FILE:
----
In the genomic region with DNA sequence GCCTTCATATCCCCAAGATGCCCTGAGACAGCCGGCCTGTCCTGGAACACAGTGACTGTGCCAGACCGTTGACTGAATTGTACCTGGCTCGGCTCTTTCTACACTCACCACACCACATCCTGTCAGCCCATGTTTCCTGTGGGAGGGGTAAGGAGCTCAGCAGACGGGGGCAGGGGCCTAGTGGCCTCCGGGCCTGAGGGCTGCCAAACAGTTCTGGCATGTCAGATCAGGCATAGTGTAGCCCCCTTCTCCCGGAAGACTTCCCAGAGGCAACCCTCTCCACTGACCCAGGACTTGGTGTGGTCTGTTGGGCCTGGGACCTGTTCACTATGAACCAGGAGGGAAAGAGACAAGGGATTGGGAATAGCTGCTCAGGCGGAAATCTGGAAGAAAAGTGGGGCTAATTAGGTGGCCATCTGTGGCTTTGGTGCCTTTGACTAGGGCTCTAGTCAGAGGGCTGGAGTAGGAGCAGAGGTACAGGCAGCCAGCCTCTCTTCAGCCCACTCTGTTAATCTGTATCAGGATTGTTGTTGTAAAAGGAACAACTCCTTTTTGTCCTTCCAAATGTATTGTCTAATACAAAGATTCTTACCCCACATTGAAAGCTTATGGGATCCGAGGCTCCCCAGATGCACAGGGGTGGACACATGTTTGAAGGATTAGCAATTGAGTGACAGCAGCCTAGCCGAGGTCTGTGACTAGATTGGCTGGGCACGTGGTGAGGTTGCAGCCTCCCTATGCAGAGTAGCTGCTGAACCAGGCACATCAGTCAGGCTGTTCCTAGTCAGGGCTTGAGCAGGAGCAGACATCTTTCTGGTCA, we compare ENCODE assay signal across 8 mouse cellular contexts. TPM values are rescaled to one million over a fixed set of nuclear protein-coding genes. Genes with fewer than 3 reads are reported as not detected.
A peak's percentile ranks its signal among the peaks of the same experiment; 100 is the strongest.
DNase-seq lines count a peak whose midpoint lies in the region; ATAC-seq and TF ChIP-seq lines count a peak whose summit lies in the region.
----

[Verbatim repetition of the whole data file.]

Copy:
In the genomic region with DNA sequence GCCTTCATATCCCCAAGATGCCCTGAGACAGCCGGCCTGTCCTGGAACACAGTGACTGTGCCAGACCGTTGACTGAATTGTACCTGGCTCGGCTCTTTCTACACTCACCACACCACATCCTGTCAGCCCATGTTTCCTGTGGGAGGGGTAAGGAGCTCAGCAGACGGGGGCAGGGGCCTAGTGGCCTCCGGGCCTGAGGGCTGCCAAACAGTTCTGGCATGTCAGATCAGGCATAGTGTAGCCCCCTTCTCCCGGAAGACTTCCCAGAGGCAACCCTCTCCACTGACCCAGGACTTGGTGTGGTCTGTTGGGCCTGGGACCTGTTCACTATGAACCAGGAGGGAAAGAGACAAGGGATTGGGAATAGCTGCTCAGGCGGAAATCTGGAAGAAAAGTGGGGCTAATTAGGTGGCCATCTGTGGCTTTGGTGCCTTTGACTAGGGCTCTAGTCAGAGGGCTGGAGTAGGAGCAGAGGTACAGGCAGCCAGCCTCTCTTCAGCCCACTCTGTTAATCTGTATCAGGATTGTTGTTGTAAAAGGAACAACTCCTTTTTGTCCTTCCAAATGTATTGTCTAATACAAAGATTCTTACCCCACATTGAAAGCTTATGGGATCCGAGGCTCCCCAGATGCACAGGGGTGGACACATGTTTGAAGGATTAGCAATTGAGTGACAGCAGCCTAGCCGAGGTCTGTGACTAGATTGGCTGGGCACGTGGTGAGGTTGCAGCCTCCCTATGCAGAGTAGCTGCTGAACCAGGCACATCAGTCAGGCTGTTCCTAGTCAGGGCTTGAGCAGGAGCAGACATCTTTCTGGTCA, we compare ENCODE assay signal across 8 mouse cellular contexts. TPM values are rescaled to one million over a fixed set of nuclear protein-coding genes. Genes with fewer than 3 reads are reported as not detected.
A peak's percentile ranks its signal among the peaks of the same experiment; 100 is the strongest.
DNase-seq lines count a peak whose midpoint lies in the region; ATAC-seq and TF ChIP-seq lines count a peak whose summit lies in the region.